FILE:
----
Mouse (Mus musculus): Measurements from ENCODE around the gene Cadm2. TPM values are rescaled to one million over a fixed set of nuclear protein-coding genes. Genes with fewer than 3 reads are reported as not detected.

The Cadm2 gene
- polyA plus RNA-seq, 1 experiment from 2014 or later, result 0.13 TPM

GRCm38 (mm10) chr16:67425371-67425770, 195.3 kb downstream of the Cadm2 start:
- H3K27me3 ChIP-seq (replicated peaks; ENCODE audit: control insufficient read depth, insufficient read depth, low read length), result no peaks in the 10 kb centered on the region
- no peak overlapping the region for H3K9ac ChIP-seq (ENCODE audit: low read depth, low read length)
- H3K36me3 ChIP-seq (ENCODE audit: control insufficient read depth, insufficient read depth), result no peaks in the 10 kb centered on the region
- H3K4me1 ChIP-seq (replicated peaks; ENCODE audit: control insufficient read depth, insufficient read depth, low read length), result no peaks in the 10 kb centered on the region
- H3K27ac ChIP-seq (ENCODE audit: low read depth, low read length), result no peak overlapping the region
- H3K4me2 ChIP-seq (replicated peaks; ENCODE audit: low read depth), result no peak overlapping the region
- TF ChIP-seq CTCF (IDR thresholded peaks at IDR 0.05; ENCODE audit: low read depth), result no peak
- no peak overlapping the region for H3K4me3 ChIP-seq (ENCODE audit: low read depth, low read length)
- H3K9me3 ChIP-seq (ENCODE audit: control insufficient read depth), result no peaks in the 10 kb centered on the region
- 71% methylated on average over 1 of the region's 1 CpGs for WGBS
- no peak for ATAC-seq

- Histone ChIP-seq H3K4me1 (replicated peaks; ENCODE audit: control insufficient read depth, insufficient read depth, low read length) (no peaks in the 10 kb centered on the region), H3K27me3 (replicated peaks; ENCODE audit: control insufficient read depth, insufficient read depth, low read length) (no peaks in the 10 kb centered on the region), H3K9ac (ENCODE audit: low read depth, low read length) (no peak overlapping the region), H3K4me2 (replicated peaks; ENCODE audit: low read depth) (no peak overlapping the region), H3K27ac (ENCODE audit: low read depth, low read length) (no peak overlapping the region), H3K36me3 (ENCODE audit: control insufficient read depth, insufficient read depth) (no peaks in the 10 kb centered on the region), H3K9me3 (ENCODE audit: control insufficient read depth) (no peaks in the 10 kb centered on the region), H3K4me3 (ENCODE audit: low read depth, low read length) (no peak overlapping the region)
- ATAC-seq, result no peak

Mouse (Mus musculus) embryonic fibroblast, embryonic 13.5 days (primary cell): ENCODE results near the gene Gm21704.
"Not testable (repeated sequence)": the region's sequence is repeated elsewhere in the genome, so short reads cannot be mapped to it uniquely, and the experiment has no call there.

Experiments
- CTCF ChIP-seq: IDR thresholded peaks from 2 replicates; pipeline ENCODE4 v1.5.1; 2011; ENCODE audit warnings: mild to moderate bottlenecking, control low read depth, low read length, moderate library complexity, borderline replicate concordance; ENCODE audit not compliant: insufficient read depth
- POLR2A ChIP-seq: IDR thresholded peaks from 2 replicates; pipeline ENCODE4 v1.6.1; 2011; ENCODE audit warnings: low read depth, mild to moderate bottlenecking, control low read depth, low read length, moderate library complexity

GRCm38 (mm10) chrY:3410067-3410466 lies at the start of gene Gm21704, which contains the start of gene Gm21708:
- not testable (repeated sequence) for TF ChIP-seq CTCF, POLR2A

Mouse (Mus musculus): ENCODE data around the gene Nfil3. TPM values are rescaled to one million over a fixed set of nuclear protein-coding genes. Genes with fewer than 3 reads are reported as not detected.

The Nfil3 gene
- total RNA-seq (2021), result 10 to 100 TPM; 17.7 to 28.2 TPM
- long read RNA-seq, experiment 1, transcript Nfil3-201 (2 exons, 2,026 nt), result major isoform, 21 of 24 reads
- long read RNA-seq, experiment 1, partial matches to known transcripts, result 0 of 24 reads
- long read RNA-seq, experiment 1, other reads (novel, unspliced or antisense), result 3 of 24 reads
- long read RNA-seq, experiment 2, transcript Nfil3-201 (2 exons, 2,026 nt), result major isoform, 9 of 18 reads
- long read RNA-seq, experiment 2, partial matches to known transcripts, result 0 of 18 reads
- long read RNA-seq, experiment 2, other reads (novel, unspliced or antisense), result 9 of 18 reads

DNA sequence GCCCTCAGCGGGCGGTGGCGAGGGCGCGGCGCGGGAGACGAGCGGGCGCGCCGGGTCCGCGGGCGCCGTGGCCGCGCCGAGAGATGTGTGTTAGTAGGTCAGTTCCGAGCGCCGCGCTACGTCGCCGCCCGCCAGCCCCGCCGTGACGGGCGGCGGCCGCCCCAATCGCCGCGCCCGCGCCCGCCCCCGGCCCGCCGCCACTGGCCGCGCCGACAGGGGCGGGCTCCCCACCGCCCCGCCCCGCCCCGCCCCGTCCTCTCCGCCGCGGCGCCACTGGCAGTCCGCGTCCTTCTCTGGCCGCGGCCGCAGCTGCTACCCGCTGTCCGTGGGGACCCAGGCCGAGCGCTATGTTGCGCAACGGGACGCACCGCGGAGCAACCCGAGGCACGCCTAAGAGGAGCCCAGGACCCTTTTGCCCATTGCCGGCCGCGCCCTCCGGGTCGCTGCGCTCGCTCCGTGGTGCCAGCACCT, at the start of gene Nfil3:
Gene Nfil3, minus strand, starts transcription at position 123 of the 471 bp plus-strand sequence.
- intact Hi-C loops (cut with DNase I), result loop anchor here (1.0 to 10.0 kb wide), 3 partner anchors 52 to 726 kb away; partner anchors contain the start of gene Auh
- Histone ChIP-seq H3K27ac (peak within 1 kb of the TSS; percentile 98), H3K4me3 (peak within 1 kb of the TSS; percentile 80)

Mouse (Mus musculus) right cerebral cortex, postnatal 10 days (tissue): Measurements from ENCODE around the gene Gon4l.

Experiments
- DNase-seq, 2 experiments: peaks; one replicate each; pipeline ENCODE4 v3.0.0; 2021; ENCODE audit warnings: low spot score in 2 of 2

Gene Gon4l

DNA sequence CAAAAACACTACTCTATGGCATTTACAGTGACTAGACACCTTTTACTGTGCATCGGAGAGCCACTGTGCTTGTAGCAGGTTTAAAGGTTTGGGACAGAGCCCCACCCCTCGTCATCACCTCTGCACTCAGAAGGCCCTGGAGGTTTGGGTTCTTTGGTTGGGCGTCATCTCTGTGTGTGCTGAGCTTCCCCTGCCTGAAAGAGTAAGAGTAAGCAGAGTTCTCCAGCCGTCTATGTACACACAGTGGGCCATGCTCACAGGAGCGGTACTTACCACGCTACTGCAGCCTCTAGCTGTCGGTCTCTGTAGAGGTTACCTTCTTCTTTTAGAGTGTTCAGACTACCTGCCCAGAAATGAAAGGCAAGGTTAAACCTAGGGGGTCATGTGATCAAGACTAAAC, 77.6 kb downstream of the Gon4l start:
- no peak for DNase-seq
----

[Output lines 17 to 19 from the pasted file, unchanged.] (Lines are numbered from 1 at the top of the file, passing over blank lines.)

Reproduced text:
- ATAC-seq, result no peak

Mouse (Mus musculus) embryonic fibroblast, embryonic 13.5 days (primary cell): ENCODE results near the gene Gm21704.
"Not testable (repeated sequence)": the region's sequence is repeated elsewhere in the genome, so short reads cannot be mapped to it uniquely, and the experiment has no call there.